Category: Musician or composer
Charles-Camille Saint-Saëns ( 9 October 1835 – 16 December 1921) was a French composer, organist, conductor, and pianist of the Romantic era. He is known especially for The Carnival of the Animals, Danse macabre, Samson and Delilah (Opera), Piano Concerto No. 2, Cello Concerto No. 1, Havanaise, Introduction and Rondo Capriccioso, and his Symphony No. 3 (Organ Symphony).
I have placed him in the musician category because it is this for which he is best known, but he had all the hallmarks of a genius. From an early age, he studied geology, archaeology, botany, and lepidoptery. He was an expert at mathematics. Later, in addition to composing, performing, and writing musical criticism, he held discussions with Europe's finest scientists and wrote scholarly articles on acoustics, Roman theatre decoration, and ancient instruments. He wrote poetry, beautiful poetry. He wrote plays. He was also a member of the Astronomical Society of France; he gave lectures on mirages, had a telescope made to his own specifications, and even planned concerts to correspond to astronomical events such as solar eclipses.
There is a belief that Saint-Saens was an atheist, but the observations I have will show him to be anything but. He was fascinated by spirituality, but had no time for religion. He wrote numerous articles on the ‘occult sciences’ and wrote a philosophical work, Problèmes et mystères, which spoke of science and art replacing religion. He was a great friend of Camille Flammarion who was not only an eminent astronomer, but also an avid collector of spiritual experiences. Flammarion collected thousands and thousands in his lifetime and published a number of books detailing them all - and Saint-Saens read every book Flammarion wrote on this subject.
Where did his inspiration come from?
Well he was born to be a genius, but I have also found one or two papers that say he was left handed. In effect he was a right brained mathematically gifted musician.
Saint-Saëns was born in Paris. His father, a government clerk, died three months after his birth. He was raised by his mother, Clémence, with the assistance of her aunt, Charlotte Masson, who moved in. So he also benefited from home schooling, Masson introduced Saint-Saëns to the piano, and began giving him lessons on the instrument. At about this time, age two, Saint-Saëns was found to possess perfect pitch.
His first composition, a little piece for the piano dated 22 March 1839, is now kept in the Bibliothèque nationale de France. Saint-Saëns's precocity was not limited to music. He learned to read and write by the age of three, and had some mastery of Latin by the age of seven.
His first public concert appearance occurred when he was five years old, when he accompanied a Beethoven violin sonata. At ten years of age, Saint-Saëns gave his debut public recital at the Salle Pleyel. As an encore, Saint-Saëns offered to play any of Beethoven's 32 piano sonatas from memory. At the age of sixteen, Saint-Saëns wrote his first symphony; his second, published as Symphony No. 1 in E-flat major, was performed in 1853 to the astonishment of many critics and fellow composers.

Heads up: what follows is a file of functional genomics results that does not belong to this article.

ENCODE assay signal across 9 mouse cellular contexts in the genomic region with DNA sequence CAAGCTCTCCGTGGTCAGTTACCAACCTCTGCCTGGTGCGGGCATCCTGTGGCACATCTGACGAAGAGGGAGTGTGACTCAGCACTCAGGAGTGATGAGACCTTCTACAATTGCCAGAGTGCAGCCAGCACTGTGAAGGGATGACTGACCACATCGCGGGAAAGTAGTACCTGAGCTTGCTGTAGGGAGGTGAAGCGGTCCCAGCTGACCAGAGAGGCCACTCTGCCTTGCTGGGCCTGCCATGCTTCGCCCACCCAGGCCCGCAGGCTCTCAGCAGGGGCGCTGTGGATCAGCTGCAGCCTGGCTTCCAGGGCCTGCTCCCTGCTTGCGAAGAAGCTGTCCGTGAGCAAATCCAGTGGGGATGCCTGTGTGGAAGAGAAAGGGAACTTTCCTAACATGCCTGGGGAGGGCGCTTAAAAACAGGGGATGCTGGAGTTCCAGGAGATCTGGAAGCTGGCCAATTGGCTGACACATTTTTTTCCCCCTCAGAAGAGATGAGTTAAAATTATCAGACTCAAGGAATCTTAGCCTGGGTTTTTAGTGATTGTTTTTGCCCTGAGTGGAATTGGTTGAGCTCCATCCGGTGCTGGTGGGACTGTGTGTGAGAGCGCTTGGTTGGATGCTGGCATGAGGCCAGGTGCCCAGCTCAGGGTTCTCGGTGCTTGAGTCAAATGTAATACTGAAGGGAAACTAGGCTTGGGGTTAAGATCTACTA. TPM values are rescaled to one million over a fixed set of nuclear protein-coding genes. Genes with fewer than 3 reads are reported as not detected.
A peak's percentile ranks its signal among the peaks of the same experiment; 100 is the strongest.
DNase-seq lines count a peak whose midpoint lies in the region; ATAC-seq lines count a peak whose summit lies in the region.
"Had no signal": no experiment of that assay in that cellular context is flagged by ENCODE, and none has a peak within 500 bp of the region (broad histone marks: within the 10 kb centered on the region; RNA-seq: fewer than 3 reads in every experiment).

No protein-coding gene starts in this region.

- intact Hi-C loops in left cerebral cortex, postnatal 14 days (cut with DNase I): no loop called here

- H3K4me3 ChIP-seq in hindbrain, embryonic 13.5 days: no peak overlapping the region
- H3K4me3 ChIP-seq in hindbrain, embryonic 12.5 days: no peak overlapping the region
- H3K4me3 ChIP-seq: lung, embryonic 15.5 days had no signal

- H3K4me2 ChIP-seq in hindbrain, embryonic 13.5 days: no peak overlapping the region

In 1857, he replaced Lefébure-Wely at the eminent position of organist at the Église de la Madeleine, which he kept until 1877. Liszt said that Saint-Saëns was the greatest organist in the world. He also composed his famous piece Danse Macabre at this time.
In 1870, the Franco-Prussian War, in spite of lasting less than 10 months, left an indelible mark on the composer. His Requiem, a beautiful piece of music and one for which I have an observation was composed during the war.
In 1875, nearing forty, Saint-Saëns married Marie Laure Emile Truffot, who was just 19. They had two sons, both of whom died in 1878, within six weeks of each other, one from an illness, the other upon falling out of a fourth-story window (as the composer, approaching his house, watched). For the later death Saint-Saëns blamed his wife, and when they went on vacation together in 1881 he simply disappeared one day. A separation order was enacted, but they never divorced. So we also have Grief as a driver.
In 1886 Saint-Saëns produced two of his most renowned compositions: The Carnival of the Animals and Symphony No. 3, dedicated to Franz Liszt, who died that year. Two years later, Saint-Saëns's mother died, driving the mourning composer away from France to the Canary Islands under the alias "Sannois". Over the next several years he travelled around the world, visiting exotic locations in Europe, North Africa, Southeast Asia, and South America. Saint-Saëns chronicled his travels in many popular books using his nom de plume, Sannois.
Saint-Saëns continued to write on musical, scientific and historical topics, travelling frequently before spending his last years in Algiers. He was made a Chevalier de la Légion d'honneur in 1868; and eventually, in 1913, he attained France's highest award, the Grand-Croix de la Légion d'honneur.
Saint-Saëns died of pneumonia on 16 December 1921 at the Hôtel de l'Oasis in Algiers. His body was repatriated to Paris, honoured by state funeral at La Madeleine, and interred at Cimetière du Montparnasse in Paris.
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